Biblical allegory is not about refuting literal meaning and replacing it with an allegorical one. It is simply a way of translating the scriptures into allegory.
A belief in biblical allegory does not mean that you are categorically stating that the scriptures are literal, or allegorical, or both, or either. What you are saying is that the scriptures can be interpreted allegorically, and since the allegorical interpretation is clearly apparent, it only seems logical to point out such possible alternate meanings.
Jesus said himself: “I speak to them in parables” see KJV Matt 13
“For whosoever hath, to him shall be given, and he shall have more abundance: but whosoever hath not, from him shall be taken away even that he hath.  Therefore speak I to them in parables: because they seeing see not; and hearing they hear not, neither do they understand.”
If Jesus said himself that he speaks in parables, can it not be said that it’s possible that the scriptures are also parables? Or at the least, that the scriptures can be interpreted not only literally, but also as parables?
Esoteric meaning is the prime foundation of mythological stories and myth and mystery are absolutely riddled with metaphor. Can the same not be applied to scripture? It would seem ignorant to ignore the possibility.
Most people who detail biblical allegory are not saying that anything is 100% fact – some allegory can be debunked, such as ‘the place Pinel’ in Genesis 32:20 and the New-Age claim that this was a reference to the Pineal Gland.
The ‘pineal gland’ was not given its name until about 4 centuries ago, so the fact that ‘the place of pinel’ was named as such in the KJV seems purely coincidental. It is occurrences such as this within New age philosophy that have to be addressed and debunked.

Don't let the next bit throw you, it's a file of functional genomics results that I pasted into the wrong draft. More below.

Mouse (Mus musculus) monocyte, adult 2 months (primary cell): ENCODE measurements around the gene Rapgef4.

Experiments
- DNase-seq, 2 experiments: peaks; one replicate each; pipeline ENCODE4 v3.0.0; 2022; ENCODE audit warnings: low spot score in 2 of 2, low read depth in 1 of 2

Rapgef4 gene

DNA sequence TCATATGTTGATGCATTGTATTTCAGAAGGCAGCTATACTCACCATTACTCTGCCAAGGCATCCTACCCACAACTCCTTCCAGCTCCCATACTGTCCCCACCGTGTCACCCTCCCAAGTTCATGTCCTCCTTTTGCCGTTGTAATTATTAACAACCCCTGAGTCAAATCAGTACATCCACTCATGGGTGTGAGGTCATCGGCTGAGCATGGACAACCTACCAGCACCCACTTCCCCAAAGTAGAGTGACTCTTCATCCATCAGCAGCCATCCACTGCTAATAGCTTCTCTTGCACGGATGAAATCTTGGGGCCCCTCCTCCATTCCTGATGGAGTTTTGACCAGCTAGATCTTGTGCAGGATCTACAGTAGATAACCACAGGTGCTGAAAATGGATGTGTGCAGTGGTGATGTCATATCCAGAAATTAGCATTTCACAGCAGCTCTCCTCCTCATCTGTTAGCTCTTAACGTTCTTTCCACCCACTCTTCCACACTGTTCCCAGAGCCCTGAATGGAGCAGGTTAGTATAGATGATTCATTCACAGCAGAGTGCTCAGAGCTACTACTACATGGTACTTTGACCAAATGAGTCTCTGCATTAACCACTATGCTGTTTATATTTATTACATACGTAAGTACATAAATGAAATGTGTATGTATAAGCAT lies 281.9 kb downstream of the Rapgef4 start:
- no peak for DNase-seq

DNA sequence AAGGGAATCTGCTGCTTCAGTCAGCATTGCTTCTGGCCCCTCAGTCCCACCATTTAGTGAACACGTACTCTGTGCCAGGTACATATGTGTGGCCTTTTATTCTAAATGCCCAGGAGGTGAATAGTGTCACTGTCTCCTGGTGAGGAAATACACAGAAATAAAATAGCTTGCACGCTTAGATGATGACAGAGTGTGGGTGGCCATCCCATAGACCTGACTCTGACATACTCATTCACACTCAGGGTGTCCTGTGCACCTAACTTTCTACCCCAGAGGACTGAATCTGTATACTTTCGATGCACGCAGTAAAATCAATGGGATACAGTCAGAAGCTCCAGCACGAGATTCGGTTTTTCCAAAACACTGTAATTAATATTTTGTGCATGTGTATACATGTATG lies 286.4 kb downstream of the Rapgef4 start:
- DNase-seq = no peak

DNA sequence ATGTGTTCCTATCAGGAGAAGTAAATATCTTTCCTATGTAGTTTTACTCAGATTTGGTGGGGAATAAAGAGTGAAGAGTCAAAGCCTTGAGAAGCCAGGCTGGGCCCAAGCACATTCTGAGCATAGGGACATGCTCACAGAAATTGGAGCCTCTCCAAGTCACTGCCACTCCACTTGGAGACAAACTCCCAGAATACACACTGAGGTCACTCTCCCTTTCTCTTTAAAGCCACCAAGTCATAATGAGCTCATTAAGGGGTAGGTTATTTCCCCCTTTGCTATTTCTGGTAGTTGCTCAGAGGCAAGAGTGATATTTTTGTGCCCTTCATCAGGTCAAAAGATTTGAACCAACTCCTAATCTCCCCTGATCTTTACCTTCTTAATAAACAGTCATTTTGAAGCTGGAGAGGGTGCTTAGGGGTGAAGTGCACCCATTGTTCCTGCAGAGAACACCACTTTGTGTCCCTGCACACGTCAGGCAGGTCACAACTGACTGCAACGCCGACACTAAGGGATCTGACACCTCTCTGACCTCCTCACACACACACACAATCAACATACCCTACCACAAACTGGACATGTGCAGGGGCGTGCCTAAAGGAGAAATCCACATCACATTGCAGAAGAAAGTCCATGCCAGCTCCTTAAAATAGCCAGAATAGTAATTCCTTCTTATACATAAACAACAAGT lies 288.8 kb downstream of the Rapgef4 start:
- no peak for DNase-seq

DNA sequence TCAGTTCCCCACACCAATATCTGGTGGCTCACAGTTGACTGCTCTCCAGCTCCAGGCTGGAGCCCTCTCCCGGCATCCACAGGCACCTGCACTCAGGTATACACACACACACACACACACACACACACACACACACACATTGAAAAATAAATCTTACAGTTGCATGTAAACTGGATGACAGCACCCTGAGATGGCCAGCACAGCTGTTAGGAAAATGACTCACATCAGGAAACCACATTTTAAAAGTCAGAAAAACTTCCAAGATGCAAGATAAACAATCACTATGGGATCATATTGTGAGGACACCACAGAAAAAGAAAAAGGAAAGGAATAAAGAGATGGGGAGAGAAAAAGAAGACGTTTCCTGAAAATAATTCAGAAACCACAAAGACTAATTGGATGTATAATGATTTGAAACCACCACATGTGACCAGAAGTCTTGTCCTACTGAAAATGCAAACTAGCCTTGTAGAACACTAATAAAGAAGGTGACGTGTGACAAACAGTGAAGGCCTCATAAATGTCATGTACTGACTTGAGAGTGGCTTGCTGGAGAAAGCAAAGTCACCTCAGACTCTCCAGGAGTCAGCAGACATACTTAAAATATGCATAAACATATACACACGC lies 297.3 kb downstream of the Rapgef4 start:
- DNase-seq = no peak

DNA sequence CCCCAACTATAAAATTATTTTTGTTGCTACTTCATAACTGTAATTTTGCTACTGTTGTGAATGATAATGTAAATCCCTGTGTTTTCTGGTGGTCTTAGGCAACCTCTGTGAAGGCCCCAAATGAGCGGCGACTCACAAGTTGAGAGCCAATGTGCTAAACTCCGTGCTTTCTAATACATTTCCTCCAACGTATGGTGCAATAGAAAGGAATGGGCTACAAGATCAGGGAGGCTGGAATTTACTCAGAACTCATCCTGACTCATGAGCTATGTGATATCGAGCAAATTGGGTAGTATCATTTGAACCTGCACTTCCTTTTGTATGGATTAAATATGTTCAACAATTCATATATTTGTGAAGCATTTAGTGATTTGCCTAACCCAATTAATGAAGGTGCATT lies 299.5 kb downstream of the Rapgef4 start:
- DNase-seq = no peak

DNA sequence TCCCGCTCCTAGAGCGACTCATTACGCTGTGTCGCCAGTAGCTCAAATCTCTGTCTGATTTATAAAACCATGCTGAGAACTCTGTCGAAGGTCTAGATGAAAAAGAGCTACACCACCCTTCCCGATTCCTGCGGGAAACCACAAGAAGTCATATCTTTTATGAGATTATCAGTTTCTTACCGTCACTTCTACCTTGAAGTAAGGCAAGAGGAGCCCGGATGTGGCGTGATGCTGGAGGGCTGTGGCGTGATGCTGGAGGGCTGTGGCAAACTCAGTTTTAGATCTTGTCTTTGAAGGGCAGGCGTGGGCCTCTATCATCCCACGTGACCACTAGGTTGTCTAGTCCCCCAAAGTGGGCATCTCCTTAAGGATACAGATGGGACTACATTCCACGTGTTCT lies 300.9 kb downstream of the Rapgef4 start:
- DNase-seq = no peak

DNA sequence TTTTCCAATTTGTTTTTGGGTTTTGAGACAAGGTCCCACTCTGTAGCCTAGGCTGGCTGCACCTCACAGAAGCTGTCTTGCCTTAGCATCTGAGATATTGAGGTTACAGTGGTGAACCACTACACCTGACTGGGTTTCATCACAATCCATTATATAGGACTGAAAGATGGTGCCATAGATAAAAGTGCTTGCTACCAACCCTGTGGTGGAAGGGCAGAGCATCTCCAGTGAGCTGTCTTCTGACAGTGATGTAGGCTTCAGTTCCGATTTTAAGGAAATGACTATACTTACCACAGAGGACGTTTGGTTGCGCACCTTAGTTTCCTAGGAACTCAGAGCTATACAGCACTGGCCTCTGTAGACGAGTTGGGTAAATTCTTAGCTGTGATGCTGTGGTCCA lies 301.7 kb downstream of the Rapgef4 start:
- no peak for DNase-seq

It is of course, also possible, that God knew these occurrences would happen, and so orchestrated reality in such a way that said coincidences would occur. So, I am not willing to outright refute such claims altogether personally, but when an inconsistency in theory arises, I feel it’s only right to point out such inconsistencies.
But regardless of whether ‘the place of pinel’ was intended to be interpreted as a reference to the pineal gland, there are still many other allegorical interpretations within the Bible that hold just as much weight, which seem to be better-able to withstand scrutiny, such as Jesus’s directions to: “cast your net to the right side” – which you will find explained in many forums of allegorical breakdowns.
This allegory, for example, is one that truly needs to be reviewed and understood. It is more than just a message, it has a deep hidden meaning that you can learn and develop from on a higher-spiritual level.
Regardless of your beliefs, or your understandings, I encourage you to look into allegory with an open mind and to not disregard them as pure nonsense. The deciphered messages are full of guidance regarding spirituality and the nurturing of ones soul, and once you truly understand such messages, you will find that you can use these translations to cradle, nurture and heal your inner self, ultimately bringing your inner-being to a point where you can finally transcend to a place higher than this – that cannot be explained or understood purely by the simple three-dimensional logic and reason on this superficial plain.
And of course, if you still deny the world of Biblical allegory, then that is your decision which I completely respect. Though personally (I stress the word personally) I believe that anything that brings people closer to Christ, regardless in what form it may be, is a good thing.
Thanks for reading,
Cantona Lynx 1084